It should not come as a surprise when I say that I enjoyed Christopher Priest’s The Islanders. It’s a book that could have been written with me in mind: a gazetteer of a fictional, fantastical and fundamentally unmappable archipelago that’s also the elliptical story of a murder? Yes please!
And so: the Dream Archipelago, we’re told by the mysterious Chaster Kammerton, who writes the novel’s foreword, consists of an unspecified number of islands – at least twenty thousand, and almost certainly a lot more, each of which has its own customs, its own laws, its own currency. It cannot be mapped, and travel is haphazard and slow, because of “temporal distortion”. It is caught between the warring nations of the north and south continents – despite its Covenant of Neutrality, the effects of those wars frequently spill over into the islands themselves. It is, in sum, a liminal place, a borderland, never one thing or the other.
The Islanders, meanwhile, takes the form of a gazetteer of these islands, as I’ve said; that is, it purports to describe each island rationally, objectively, even scientifically, looking at the geography of each island, the tourist attractions, the currency, the laws. Some of the entries, however, have very little to do with the particular qualities of the island they purport to describe; instead, there’s a short story about someone living on the island, or otherwise connected to it. These apparently unrelated short stories – whose very presence serves to disturb the self-avowed objective rationality of the text – move slowly into place as you read, building up the story of a murder.
The tension the novel generates, or rather makes visible, between the scientific impulse to categorise and describe and the essentially uncategorisable, unknowable nature of everyday human experience reminds me of Vladimir Nabokov’s Pale Fire, which I also love and which is long overdue a re-read. It’s a novel that asks its readers to work for meaning – to make implicit connections to work out the “truth” behind the surface. It’s also – necessarily – beautifully structured: each piece of information you get, however irrelevant or incidental it seems at first, becomes vital to building the whole picture.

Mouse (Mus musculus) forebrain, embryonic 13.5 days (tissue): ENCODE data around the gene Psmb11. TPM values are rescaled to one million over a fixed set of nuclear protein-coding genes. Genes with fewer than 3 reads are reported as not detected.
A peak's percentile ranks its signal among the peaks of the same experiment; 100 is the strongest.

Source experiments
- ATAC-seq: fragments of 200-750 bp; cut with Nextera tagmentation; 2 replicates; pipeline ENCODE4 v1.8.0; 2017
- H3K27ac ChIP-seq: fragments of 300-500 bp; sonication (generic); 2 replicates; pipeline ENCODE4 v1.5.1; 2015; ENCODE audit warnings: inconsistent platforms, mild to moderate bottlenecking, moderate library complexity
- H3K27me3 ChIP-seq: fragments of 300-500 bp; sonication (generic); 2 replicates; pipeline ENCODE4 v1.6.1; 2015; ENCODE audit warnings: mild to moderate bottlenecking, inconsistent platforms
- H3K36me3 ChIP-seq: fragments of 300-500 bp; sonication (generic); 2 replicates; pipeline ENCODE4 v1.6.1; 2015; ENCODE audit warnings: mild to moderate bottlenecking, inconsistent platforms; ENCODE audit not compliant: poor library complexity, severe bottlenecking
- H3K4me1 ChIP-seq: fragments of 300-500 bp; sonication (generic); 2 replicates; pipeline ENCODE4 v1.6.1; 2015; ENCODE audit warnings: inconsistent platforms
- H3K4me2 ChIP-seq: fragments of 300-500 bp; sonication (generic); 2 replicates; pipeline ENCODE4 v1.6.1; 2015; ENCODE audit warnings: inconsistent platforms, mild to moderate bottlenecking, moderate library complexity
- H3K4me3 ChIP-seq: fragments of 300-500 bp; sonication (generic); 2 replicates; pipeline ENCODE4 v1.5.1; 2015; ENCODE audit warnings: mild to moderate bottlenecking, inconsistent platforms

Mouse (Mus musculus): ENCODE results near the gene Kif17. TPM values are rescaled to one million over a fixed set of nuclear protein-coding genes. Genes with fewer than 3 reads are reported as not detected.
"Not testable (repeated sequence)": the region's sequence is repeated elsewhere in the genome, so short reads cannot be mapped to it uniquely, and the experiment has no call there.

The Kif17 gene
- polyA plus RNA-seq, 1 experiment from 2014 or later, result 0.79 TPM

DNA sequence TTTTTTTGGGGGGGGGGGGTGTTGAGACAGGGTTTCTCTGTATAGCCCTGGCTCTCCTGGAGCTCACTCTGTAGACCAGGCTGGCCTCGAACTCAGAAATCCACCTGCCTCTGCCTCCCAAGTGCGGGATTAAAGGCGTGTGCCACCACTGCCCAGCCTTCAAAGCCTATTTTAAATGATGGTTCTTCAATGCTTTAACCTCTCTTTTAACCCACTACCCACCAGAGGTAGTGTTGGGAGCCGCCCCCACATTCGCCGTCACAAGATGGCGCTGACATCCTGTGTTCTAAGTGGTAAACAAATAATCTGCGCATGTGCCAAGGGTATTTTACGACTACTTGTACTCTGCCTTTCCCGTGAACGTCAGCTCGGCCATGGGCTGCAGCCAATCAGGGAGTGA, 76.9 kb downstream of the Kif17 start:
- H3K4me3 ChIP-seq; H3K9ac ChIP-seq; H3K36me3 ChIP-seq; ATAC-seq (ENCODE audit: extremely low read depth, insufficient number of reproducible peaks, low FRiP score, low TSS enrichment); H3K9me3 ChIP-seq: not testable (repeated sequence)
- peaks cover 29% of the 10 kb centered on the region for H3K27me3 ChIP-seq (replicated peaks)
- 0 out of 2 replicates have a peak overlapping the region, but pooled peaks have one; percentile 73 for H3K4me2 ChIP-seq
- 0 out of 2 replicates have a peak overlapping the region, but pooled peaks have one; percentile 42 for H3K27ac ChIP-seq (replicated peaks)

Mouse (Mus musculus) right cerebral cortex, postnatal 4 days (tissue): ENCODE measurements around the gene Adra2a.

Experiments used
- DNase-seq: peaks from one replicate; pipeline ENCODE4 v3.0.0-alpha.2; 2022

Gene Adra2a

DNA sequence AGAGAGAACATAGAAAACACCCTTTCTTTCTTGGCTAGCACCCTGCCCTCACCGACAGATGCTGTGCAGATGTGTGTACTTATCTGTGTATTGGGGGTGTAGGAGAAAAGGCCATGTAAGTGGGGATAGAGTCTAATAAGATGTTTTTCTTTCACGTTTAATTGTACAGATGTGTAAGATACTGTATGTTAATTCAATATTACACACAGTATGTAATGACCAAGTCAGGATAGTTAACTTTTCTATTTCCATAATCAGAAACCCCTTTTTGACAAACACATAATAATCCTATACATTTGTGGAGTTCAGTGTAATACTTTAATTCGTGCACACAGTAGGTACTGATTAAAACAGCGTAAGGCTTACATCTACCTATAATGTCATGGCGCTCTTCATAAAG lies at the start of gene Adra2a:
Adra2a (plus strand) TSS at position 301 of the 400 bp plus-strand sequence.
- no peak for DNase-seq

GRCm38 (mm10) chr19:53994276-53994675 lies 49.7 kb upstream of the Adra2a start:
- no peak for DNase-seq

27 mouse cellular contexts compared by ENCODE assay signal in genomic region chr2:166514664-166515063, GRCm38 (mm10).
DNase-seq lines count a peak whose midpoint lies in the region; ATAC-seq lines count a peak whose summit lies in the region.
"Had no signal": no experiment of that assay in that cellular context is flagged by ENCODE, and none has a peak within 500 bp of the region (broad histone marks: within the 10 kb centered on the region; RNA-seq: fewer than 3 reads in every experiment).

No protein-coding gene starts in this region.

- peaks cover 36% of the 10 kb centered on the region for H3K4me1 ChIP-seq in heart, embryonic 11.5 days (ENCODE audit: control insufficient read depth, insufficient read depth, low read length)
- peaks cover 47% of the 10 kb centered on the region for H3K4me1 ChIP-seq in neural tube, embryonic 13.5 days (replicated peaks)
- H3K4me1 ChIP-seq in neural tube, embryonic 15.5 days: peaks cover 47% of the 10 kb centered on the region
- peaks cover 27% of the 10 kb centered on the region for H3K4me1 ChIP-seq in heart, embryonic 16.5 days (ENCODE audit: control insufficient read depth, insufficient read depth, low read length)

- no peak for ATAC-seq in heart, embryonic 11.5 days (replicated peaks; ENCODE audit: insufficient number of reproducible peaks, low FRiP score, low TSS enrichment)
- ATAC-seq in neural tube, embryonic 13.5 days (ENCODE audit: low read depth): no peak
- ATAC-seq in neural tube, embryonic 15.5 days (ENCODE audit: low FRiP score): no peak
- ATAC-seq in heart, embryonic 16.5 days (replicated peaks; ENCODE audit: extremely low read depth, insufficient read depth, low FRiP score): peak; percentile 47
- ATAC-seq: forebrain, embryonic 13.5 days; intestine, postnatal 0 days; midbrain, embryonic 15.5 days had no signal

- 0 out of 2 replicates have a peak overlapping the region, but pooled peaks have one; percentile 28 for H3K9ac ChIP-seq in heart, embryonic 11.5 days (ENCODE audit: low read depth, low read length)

I find it particularly suggestive that both novels – Nabokov’s and Priest’s – prominently feature artists. In The Islanders, most of the named characters, who crop up across many of the short stories and the more straightforwardly “factual” ones, are artists of one sort or another: novelists, writers on social reform, landscape artists, magicians. And many of them operate on the wrong side of the law – for repressive laws, shadowy government agencies, official secrets crop up again and again throughout the novel, again generating an uneasy tension between the official, “scientific” version of the truth and whatever it is that might actually be going on. An admittedly reductive analysis of The Islanders might posit that the artists are seeking to represent the actual lived experience of the islanders, while those in authority are protecting an “official” version of a multifarious “truth”.
That’s a lot of quotation marks for one post; but that’s also the kind of novel The Islanders is. It disturbs notions of textual authority in a way that’s deeply satisfying, emotionally as well as intellectually. It isn’t, strictly speaking, doing anything that’s particularly new (Pale Fire does pretty much everything The Islanders does), but it does do it well. And, c’mon. A fictional gazetteer? Be still my ever-geeky heart.